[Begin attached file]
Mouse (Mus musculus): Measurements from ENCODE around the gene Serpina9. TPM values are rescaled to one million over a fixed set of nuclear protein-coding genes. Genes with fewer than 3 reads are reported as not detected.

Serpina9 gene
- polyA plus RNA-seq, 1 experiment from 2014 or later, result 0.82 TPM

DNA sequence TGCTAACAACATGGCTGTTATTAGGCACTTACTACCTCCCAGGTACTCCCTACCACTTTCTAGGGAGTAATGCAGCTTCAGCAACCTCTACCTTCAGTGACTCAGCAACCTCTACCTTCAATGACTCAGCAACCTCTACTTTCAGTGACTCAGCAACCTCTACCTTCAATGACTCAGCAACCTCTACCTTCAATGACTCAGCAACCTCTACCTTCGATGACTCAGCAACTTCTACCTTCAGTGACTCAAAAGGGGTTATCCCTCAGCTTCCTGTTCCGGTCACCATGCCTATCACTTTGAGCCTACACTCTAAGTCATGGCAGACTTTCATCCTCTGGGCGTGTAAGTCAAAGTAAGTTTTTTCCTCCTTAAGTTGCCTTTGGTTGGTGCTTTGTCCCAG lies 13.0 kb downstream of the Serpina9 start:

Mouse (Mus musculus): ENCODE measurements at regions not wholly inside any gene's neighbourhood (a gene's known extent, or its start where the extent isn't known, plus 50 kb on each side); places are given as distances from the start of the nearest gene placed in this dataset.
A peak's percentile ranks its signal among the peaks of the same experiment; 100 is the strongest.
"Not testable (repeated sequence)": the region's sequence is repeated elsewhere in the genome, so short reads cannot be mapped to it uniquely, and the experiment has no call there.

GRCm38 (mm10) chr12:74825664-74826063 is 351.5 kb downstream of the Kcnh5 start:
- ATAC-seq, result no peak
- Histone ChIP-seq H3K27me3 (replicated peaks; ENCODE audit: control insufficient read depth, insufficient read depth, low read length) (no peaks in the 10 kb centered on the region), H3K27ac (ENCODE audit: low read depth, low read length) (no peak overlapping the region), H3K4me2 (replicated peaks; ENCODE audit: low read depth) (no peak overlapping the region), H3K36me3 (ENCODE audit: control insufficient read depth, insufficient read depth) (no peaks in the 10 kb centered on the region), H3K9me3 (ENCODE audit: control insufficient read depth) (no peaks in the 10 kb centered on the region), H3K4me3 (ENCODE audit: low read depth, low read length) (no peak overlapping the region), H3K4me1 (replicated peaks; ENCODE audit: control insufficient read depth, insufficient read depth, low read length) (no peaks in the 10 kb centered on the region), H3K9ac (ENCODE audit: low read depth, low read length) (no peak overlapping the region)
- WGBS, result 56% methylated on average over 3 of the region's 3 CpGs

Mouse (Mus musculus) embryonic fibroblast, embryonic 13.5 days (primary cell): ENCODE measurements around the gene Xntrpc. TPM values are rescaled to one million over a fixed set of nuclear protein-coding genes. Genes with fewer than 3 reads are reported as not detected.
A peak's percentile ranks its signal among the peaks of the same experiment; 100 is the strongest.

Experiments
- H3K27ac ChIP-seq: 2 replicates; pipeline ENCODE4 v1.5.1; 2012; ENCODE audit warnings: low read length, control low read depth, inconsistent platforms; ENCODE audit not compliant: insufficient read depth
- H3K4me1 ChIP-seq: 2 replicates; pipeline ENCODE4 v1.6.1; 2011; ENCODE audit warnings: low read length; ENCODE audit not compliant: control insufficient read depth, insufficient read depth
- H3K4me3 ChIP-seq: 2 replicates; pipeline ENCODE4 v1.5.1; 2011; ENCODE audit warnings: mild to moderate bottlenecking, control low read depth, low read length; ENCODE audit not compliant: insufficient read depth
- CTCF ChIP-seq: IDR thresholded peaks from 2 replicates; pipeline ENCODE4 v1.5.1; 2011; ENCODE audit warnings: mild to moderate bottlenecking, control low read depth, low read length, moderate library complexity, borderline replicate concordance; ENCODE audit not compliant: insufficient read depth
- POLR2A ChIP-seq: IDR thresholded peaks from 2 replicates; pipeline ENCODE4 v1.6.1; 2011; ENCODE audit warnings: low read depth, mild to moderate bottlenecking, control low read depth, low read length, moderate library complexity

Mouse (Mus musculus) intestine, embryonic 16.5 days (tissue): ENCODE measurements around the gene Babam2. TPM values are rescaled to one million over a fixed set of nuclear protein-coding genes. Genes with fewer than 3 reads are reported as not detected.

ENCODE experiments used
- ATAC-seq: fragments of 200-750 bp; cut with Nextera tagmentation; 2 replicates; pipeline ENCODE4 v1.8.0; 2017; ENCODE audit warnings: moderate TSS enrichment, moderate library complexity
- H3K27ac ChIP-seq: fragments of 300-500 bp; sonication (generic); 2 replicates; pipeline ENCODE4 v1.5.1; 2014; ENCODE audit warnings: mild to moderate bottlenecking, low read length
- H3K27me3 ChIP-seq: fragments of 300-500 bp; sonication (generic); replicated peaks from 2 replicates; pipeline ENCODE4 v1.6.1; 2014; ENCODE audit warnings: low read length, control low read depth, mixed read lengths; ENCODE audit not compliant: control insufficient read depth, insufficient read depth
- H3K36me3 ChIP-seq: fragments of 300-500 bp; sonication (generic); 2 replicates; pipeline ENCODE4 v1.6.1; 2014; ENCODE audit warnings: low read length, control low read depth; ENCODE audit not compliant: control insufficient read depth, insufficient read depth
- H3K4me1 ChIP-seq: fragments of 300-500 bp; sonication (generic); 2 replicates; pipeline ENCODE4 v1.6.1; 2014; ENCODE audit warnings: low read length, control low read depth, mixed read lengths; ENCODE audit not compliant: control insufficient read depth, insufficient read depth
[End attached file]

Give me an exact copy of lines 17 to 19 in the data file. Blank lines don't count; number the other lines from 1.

- H3K4me3 ChIP-seq: 2 replicates; pipeline ENCODE4 v1.5.1; 2011; ENCODE audit warnings: mild to moderate bottlenecking, control low read depth, low read length; ENCODE audit not compliant: insufficient read depth
- CTCF ChIP-seq: IDR thresholded peaks from 2 replicates; pipeline ENCODE4 v1.5.1; 2011; ENCODE audit warnings: mild to moderate bottlenecking, control low read depth, low read length, moderate library complexity, borderline replicate concordance; ENCODE audit not compliant: insufficient read depth
- POLR2A ChIP-seq: IDR thresholded peaks from 2 replicates; pipeline ENCODE4 v1.6.1; 2011; ENCODE audit warnings: low read depth, mild to moderate bottlenecking, control low read depth, low read length, moderate library complexity